09 July 2016: The Memoirs and Memorials of Jacques de Coutre July 11, 2016 – Posted in: Newsletters

Scholars and teachers will welcome this translation of the travels of Jacques de Coutre in Southeast Asia in the late 16th and early 17th centuries. Informative and entertaining…richly illustrated and extensively annotated, it will be a valuable resource not merely for specialists, but for all those anxious to bring the past to life in the classroom. – Barbara Andaya, University of Hawaii

Jacques de Coutre was a Flemish gem trader who spent nearly a decade in Southeast Asia at the turn of the 17th century. His name may not seem very familiar to many in Singapore and Malaysia, but thanks largely to the efforts of Prof Peter Borschberg, de Coutre’s name is slowly gaining recognition, starting with a substantial chapter in Singapore: The Encyclopedia. Who was de Coutre, why and in what ways are his first-person perspectives relevant for recreating and understanding the history of early modern Singapore, Johor, Malacca and the adjacent Straits?

For those intrigued enough to explore, the answers can be found in this week’s featured book The Memoirs and Memorials of Jacques de Coutre, which was edited by Borschberg, an acclaimed authority on de Coutre and translated by Roopanjali Roy. This book is an annotated source translation of de Coutre’s substantial autobiography written in Spanish and preserved in the National Library of Spain in Madrid. His notes, which one could candidly describe as an early form of blogging, were valued for their narrative eyewitness accounts of early Southeast Asia. Written in the form of picturesque tales, with an acute eye for the cultures observed, the memoirs provide an indispensable insight into the issues confronting the early colonial powers in Southeast Asia, and also the societies de Coutre encountered, including Melaka, Ayutthaya, Cambodia, Patani, Pahang, ]ohor, Brunei and Manila. His chronicles of Ayutthaya is arguably the oldest surviving eyewitness account of the old Thai royal capital written by a European visitor.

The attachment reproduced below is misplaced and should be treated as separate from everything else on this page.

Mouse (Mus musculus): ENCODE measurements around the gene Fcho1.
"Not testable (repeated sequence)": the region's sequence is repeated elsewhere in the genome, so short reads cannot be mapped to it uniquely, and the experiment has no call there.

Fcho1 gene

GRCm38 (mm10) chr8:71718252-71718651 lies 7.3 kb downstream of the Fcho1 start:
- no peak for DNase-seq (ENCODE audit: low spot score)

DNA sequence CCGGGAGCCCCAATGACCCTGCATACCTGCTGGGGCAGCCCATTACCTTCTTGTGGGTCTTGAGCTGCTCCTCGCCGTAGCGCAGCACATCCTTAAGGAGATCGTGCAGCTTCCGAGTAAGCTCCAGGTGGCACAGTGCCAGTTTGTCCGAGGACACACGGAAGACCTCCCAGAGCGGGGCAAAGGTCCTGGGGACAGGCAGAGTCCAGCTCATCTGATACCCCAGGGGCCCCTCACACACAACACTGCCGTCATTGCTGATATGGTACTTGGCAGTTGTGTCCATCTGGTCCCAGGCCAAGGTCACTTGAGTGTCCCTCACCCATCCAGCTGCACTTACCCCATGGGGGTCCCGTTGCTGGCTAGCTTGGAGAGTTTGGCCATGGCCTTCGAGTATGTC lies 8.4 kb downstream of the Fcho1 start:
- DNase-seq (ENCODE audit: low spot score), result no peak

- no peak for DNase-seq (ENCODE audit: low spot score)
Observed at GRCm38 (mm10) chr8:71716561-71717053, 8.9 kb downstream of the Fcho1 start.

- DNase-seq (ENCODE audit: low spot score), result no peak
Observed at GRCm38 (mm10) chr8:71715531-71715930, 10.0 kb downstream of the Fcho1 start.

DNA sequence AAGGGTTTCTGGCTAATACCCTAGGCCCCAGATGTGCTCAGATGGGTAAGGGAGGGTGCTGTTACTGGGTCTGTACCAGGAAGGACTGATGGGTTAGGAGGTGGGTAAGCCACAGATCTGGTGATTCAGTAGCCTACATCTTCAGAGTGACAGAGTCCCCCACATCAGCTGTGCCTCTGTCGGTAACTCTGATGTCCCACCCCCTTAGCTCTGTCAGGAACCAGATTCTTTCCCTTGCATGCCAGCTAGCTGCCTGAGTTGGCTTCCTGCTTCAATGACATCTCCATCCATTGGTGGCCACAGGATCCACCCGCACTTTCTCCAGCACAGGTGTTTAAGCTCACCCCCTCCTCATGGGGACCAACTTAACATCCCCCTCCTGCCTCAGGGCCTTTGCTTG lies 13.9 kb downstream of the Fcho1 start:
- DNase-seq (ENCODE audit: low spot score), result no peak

Taken as a whole, de Coutre’s writings also offer the single most comprehensive European account of Singapore before 1800. Narrowly escaping death several times, de Coutre was inevitably drawn into dangerous intrigues between the representatives of European power, myriad fortune hunters and schemers, and the rulers and courtiers in the palaces of Pahang, Patani, Siam and ]ohor.

In addition to his autobiography, de Coutre wrote a series of memorials to the crowns of Spain and Portugal that contain recommendations designed to remedy the decline in the fortunes of the Iberian powers in Southeast Asia, particularly against the backdrop of early Dutch political and commercial penetration into the region. The book is lavishly illustrated with 62 maps and drawings of the period, including examples previously not published.

About the authors: Peter Borschberg is an Associate Professor in the Department of History at the National University of Singapore and a Visiting Professor in Modern History at the University of Greifswald. Roopanjali Roy is an independent translator living in Lisbon.  

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